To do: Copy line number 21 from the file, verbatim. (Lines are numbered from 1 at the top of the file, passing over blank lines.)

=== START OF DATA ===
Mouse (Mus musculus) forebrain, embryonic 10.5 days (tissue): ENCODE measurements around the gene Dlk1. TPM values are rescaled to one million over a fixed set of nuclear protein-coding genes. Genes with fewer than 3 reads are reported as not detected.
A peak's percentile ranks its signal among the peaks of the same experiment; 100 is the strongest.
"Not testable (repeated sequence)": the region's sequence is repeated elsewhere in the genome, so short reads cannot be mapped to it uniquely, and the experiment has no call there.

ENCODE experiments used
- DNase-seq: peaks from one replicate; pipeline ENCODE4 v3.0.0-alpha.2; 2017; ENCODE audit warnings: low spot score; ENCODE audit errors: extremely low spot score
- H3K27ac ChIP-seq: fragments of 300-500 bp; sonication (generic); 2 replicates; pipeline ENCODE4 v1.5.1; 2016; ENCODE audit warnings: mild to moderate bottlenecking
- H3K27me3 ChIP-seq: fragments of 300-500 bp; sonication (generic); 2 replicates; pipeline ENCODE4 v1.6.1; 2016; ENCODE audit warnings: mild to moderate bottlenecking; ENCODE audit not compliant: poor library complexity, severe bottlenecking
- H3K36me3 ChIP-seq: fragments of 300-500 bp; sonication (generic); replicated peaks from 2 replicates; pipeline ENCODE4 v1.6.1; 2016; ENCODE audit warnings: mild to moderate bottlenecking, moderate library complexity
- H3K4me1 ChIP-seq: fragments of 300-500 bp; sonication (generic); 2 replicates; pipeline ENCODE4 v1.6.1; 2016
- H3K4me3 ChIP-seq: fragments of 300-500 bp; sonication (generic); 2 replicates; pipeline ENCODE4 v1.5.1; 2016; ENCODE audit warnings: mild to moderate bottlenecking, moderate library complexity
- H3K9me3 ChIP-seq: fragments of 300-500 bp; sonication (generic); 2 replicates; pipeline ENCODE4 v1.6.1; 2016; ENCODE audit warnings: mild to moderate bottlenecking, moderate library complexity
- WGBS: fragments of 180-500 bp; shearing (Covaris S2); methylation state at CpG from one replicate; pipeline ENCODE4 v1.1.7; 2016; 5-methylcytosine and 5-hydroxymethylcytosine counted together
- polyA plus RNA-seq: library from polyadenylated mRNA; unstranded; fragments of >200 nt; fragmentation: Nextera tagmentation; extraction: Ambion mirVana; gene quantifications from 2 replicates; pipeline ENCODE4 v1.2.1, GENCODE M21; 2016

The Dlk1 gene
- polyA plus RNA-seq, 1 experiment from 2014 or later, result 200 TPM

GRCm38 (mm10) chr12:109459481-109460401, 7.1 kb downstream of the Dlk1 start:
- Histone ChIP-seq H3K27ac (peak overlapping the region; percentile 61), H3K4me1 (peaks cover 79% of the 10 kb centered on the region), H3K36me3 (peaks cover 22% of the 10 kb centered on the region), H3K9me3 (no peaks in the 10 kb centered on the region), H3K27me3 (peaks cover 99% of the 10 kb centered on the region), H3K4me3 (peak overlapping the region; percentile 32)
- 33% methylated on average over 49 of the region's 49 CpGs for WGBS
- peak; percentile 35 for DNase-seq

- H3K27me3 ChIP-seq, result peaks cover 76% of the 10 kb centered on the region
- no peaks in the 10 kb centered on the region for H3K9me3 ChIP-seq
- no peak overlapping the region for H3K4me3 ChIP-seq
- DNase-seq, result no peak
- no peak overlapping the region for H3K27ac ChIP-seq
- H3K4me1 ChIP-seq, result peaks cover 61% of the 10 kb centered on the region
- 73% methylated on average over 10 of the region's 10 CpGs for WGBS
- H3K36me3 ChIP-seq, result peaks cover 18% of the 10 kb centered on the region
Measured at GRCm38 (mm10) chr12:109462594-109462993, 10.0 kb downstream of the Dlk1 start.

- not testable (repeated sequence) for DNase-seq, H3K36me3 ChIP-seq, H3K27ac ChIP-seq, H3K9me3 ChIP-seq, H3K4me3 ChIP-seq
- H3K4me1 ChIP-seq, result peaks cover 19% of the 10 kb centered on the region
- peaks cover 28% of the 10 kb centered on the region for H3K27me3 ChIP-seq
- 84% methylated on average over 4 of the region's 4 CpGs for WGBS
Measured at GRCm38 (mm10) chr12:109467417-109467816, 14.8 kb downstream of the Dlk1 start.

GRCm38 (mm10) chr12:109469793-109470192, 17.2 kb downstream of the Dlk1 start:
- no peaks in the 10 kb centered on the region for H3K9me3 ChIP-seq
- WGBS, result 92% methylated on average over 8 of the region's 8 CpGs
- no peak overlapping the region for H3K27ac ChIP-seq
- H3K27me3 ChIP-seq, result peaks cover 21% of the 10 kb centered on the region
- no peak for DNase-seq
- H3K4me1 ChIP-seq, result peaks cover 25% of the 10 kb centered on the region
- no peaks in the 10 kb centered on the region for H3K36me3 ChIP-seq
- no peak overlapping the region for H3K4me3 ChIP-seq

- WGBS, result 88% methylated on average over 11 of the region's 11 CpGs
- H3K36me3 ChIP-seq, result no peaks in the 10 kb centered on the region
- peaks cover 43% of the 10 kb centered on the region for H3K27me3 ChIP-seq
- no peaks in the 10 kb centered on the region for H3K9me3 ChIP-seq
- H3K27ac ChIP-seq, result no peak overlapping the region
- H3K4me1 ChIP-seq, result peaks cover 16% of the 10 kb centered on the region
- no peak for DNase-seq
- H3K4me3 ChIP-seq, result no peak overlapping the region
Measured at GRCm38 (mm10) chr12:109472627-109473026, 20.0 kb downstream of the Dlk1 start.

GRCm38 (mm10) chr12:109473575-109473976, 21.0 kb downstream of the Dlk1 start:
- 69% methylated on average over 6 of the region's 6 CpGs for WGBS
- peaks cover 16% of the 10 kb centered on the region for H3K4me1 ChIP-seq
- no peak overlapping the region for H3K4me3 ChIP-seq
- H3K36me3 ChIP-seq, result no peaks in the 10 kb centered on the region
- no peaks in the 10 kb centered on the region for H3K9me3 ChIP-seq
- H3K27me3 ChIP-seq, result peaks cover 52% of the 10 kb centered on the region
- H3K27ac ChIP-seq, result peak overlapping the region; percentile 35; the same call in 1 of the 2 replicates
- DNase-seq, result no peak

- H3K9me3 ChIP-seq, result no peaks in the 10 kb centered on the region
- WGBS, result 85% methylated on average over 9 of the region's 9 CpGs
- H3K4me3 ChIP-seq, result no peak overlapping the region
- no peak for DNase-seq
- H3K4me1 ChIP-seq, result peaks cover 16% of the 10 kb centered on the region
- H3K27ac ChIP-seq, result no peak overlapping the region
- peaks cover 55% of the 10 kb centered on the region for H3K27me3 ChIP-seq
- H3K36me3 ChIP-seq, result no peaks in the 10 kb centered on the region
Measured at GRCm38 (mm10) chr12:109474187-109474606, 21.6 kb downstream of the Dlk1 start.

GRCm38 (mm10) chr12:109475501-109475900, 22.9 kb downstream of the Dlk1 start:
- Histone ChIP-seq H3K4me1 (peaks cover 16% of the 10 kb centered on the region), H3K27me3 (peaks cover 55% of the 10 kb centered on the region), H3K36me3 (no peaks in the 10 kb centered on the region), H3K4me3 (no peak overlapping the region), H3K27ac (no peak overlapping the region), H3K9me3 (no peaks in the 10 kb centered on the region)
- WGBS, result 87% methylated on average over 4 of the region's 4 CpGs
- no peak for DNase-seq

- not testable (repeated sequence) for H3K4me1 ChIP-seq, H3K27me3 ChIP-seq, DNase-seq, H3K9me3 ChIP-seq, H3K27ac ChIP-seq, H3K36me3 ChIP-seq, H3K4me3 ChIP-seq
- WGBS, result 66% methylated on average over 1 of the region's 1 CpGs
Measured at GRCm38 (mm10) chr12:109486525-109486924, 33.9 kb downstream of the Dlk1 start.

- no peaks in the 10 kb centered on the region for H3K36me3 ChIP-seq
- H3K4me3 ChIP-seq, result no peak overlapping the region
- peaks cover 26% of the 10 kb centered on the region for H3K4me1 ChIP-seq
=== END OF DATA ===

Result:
- no peaks in the 10 kb centered on the region for H3K9me3 ChIP-seq